Paul says,”hold such men in esteem” (Phil 2:29)
Hold such men in esteem. What kind of men? Well, men and women like Epaphroditus.
Epaphroditus didn’t only have a strange name, he was a rare one.
He’s only mentioned once in the Bible (Phil 2:25).
But this much is clear from the text, Epaphroditus was rare, and to be held in esteem, because he was willing to risk it all for the cause of Christ—“because for the work of Christ he came close to death, not regarding his life,” (Phil 2:30)
And I look around, in this world that celebrates the opposite of godliness, and I wonder, are there such today?
Are there people, willing to come close to death, not regarding their own lives, for the cause of Christ?
I’m not just talking about the missionary serving in the remote village.
Are there people in this country today? In your city? Living at your address?
Our nation was founded by people like this. These people have been the heroes in our stories. They lived and died for a cause greater than themselves.
But today, so many live solely for themselves. They are not even willing to risk their comfort or acceptance by others for the great cause of Christ.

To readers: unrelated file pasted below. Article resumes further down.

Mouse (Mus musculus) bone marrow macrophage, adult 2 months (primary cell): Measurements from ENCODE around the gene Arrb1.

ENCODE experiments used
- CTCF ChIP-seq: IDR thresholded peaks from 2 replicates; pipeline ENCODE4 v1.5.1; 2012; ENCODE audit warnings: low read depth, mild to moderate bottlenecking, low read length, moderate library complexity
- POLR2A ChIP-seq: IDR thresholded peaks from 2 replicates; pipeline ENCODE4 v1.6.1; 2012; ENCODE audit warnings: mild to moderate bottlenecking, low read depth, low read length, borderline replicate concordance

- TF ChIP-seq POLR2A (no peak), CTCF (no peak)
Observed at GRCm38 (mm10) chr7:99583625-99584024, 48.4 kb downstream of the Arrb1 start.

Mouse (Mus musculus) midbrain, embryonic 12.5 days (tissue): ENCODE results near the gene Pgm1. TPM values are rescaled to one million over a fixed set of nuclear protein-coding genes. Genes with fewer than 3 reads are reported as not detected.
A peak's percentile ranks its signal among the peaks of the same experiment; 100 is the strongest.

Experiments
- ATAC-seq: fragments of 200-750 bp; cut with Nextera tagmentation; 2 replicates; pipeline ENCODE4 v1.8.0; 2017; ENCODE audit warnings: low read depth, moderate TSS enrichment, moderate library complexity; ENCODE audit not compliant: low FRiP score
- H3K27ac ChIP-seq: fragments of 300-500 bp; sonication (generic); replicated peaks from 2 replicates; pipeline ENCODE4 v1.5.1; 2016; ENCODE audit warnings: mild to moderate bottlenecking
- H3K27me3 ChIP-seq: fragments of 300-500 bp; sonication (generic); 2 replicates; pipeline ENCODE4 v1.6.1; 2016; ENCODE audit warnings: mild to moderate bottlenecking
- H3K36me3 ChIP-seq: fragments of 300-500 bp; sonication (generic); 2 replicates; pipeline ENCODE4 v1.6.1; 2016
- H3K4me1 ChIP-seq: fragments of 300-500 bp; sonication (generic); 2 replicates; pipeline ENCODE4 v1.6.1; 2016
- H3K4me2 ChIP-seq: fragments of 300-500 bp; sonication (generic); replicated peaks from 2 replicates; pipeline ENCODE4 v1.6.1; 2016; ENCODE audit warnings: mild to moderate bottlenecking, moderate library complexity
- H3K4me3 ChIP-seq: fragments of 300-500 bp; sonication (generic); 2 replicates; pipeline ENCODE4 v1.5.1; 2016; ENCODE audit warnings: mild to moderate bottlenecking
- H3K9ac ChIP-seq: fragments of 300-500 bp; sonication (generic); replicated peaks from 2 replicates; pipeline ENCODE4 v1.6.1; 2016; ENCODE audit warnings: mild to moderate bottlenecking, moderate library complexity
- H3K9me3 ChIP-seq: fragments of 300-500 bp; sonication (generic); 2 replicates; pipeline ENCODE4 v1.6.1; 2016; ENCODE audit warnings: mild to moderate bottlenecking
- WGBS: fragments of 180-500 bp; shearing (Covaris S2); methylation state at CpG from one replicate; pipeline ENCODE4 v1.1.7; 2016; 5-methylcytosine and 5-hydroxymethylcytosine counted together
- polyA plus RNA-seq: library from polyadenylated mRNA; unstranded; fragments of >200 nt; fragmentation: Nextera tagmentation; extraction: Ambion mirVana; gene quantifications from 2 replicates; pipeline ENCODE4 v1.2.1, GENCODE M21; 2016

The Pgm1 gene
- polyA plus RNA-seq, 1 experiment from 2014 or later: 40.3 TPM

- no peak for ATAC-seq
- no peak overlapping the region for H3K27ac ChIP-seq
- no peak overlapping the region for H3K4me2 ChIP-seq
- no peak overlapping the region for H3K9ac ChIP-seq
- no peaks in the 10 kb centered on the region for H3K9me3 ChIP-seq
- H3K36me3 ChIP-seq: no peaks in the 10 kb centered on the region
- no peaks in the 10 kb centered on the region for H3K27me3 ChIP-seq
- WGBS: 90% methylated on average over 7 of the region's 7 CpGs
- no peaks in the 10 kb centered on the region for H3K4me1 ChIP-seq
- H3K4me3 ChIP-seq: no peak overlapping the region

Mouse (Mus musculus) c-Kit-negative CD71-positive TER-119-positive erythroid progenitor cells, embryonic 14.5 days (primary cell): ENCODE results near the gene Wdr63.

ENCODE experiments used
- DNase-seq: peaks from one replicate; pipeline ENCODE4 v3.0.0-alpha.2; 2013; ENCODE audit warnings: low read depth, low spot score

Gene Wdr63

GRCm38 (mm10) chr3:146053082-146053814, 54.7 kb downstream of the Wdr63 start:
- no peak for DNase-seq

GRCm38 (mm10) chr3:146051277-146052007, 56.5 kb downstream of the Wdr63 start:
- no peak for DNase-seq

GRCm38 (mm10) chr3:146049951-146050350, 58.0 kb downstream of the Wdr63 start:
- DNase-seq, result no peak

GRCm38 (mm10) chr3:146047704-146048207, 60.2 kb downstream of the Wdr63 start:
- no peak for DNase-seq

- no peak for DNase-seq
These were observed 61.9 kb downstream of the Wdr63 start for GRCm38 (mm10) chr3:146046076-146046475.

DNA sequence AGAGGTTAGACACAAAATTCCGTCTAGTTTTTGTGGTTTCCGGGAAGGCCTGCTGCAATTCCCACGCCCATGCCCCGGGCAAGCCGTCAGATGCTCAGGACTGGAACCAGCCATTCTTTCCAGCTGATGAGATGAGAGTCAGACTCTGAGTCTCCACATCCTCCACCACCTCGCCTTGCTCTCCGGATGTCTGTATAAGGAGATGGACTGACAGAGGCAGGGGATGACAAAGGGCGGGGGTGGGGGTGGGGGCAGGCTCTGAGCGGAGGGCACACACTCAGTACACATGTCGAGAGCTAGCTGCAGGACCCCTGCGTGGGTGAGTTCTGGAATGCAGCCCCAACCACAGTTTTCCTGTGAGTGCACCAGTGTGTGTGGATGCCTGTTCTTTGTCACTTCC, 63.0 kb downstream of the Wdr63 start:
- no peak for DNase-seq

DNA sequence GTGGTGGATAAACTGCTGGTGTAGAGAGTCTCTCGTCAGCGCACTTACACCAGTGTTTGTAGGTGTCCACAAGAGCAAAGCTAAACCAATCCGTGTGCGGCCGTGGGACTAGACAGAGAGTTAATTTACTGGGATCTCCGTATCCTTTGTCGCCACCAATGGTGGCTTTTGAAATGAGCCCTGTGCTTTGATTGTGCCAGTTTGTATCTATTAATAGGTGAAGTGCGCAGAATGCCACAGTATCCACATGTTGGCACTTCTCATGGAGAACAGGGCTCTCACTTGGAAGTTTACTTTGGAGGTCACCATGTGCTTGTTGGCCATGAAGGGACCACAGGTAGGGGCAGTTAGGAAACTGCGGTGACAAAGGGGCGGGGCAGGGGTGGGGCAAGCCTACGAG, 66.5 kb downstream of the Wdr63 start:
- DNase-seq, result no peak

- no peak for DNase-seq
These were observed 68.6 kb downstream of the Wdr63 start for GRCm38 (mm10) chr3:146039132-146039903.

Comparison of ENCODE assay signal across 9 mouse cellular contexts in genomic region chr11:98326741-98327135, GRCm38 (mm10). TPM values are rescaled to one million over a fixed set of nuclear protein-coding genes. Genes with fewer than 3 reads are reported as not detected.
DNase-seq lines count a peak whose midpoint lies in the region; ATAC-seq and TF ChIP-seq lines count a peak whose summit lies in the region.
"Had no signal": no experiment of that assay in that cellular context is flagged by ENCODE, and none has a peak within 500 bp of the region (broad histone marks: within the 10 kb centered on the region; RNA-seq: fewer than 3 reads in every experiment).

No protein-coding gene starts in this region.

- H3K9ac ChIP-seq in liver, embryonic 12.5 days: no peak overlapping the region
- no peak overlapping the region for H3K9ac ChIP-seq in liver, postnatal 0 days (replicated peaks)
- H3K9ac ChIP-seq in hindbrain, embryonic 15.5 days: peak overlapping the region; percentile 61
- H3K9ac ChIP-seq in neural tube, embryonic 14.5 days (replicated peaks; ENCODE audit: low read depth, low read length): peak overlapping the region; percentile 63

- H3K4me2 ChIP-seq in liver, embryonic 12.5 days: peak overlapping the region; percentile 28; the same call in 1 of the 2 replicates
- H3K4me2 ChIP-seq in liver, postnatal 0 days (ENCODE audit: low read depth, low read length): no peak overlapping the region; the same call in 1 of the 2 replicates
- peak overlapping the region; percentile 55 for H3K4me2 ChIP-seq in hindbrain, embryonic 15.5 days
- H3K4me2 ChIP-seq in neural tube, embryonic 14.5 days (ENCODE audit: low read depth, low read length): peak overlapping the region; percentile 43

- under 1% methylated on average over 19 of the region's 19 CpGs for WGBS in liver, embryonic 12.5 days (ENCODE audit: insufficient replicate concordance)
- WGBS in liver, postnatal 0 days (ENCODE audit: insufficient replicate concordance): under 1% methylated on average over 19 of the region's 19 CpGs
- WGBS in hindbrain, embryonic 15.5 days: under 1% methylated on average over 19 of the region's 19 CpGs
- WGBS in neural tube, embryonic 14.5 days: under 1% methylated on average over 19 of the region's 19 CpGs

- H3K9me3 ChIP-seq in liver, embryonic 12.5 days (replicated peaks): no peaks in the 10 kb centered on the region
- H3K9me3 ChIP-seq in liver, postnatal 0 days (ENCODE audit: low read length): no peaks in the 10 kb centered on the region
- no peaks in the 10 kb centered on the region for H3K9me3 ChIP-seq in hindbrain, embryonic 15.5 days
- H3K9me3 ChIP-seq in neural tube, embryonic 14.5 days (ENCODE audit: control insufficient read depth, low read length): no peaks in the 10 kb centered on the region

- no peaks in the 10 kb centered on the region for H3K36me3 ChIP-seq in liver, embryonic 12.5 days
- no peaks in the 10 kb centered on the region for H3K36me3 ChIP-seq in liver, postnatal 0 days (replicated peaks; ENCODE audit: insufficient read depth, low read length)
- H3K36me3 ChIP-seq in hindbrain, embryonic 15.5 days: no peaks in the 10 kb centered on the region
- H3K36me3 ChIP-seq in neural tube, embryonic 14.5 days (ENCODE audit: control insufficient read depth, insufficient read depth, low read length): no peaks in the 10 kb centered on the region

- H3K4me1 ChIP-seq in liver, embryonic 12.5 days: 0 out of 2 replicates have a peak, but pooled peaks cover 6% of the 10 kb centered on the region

This Sunday marks 504 years ( October 31, 1517) since Martin Luther risked so much to nail his Ninety-Five Theses to the Wittenberg church door, sparking what has come to be called the Protestant Reformation.
Christians like Epaphroditus, Martin Luther, John Wycliffe, Jim Elliot, Corrie Ten Boom, William Wilberforce, and others bravely lived for the cause of Christ and changed the world around them.
They spoke up, and they acted, when it would have been so much easier to only concern themselves with themselves.
And once again, our world is in need of heroes of the faith. We need those who have found the ways of God to be right and true to find their voices.
Surely, we have come to realize, our hope can be built on “nothing less than Jesus’ blood and righteousness”?
Do we “dare not trust the sweetest frame”? But “wholly lean on Jesus’ name”?
Will we, in these hard days, where being a Christ-follower is increasingly ridiculed, will we, “On Christ the solid rock , stand”?
Will our lives and our voices truly reflect that we believe , “All other ground is sinking sand”?
For all other ground is truly sinking sand!
And if we know, and deeply believe this, and if we understand salvation and acknowledge eternal consequences, why won’t we open our mouths?
Let’s look beyond our own interests for the cause of Christ!
Let’s not count on others to do what God has called each of us to do!
Let’s be lights in this darkness. Let’s be voices calling out in the wilderness. Let’s tell others our rescue stories and why we’ve come to trust the Lord and His better ways.
And friend, if we truly trust the Lord’s better ways, let’s trust Him enough to protect us, and let’s stand up for His truth in this lost world that calls wrong things right to their destruction.
Let’s do this for their good and for the Lord’s glory!
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